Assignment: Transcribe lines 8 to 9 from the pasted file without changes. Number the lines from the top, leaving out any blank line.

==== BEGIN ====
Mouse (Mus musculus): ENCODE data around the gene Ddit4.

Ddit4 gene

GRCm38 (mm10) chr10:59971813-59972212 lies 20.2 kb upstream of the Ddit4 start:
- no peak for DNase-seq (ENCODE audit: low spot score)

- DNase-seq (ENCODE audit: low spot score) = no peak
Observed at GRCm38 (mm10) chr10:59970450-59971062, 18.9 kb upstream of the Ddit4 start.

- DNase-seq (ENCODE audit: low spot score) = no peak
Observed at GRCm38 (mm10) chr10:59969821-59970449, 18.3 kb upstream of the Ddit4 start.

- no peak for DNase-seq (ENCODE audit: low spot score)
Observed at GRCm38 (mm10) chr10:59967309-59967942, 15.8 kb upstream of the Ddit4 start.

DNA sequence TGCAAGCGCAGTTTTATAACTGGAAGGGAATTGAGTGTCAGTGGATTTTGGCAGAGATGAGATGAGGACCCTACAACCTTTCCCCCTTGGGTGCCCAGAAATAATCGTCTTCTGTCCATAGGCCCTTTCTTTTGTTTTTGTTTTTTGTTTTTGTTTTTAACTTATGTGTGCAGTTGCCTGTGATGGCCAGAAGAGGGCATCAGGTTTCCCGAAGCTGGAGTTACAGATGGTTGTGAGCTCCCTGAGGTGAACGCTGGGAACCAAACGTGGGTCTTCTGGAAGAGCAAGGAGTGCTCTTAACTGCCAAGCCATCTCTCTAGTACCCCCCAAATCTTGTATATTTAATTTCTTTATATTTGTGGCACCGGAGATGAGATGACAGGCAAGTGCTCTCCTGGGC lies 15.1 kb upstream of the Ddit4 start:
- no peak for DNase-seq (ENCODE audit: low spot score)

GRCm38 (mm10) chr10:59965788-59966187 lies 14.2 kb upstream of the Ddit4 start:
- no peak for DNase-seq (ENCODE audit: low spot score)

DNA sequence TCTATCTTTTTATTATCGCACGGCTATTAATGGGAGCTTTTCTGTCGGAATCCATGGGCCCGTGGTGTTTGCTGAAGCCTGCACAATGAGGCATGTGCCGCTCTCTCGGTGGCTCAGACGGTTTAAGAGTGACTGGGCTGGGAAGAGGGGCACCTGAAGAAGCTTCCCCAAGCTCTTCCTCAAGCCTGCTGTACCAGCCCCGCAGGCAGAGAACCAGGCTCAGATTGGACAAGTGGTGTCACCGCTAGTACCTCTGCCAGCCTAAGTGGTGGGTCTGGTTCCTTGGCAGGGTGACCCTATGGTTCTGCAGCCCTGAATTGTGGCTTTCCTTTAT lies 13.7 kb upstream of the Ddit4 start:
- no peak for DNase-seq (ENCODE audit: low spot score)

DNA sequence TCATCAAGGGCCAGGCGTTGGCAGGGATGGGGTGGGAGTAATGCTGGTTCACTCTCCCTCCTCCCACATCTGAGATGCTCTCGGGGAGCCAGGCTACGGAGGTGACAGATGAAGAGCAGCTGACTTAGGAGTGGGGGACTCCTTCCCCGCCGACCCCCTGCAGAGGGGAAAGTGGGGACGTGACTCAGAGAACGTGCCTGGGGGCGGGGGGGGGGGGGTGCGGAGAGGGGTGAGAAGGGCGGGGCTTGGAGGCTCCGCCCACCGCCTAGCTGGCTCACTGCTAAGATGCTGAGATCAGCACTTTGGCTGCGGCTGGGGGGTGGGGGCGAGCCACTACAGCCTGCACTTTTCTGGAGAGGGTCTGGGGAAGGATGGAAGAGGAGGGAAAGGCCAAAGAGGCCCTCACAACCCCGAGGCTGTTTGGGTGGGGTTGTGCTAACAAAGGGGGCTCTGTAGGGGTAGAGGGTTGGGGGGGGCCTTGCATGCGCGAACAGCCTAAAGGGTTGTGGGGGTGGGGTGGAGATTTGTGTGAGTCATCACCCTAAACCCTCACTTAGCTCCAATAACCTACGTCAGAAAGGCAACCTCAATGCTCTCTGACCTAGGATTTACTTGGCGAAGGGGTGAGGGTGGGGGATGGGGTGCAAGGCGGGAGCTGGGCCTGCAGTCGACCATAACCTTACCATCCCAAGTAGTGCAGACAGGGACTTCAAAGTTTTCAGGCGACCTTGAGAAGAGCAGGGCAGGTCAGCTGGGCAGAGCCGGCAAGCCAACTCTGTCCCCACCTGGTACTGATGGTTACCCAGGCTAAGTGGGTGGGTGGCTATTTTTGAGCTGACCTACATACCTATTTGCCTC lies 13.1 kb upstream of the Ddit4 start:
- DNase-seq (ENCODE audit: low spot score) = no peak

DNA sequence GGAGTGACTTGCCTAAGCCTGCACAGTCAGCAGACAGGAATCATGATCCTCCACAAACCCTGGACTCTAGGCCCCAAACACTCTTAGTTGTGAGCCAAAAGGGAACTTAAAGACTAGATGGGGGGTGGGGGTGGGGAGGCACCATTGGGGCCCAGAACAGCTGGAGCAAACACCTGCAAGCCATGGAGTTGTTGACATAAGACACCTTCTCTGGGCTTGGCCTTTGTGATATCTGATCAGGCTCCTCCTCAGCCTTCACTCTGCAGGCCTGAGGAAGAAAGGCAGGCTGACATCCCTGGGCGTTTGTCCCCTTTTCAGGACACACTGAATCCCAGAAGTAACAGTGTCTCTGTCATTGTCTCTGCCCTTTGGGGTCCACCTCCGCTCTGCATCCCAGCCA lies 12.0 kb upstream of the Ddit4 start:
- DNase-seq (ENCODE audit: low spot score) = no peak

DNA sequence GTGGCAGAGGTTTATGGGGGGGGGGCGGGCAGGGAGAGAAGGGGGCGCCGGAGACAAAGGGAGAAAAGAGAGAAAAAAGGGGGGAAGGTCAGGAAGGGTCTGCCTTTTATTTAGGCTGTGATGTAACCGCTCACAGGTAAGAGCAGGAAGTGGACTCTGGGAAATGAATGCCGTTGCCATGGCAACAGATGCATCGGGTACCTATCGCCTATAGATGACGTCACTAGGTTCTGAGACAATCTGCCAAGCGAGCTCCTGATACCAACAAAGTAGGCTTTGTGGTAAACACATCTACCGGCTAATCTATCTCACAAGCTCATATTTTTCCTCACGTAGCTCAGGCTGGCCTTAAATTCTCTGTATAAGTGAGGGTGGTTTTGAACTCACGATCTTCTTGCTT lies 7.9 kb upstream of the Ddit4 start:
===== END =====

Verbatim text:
Observed at GRCm38 (mm10) chr10:59969821-59970449, 18.3 kb upstream of the Ddit4 start.

- no peak for DNase-seq (ENCODE audit: low spot score)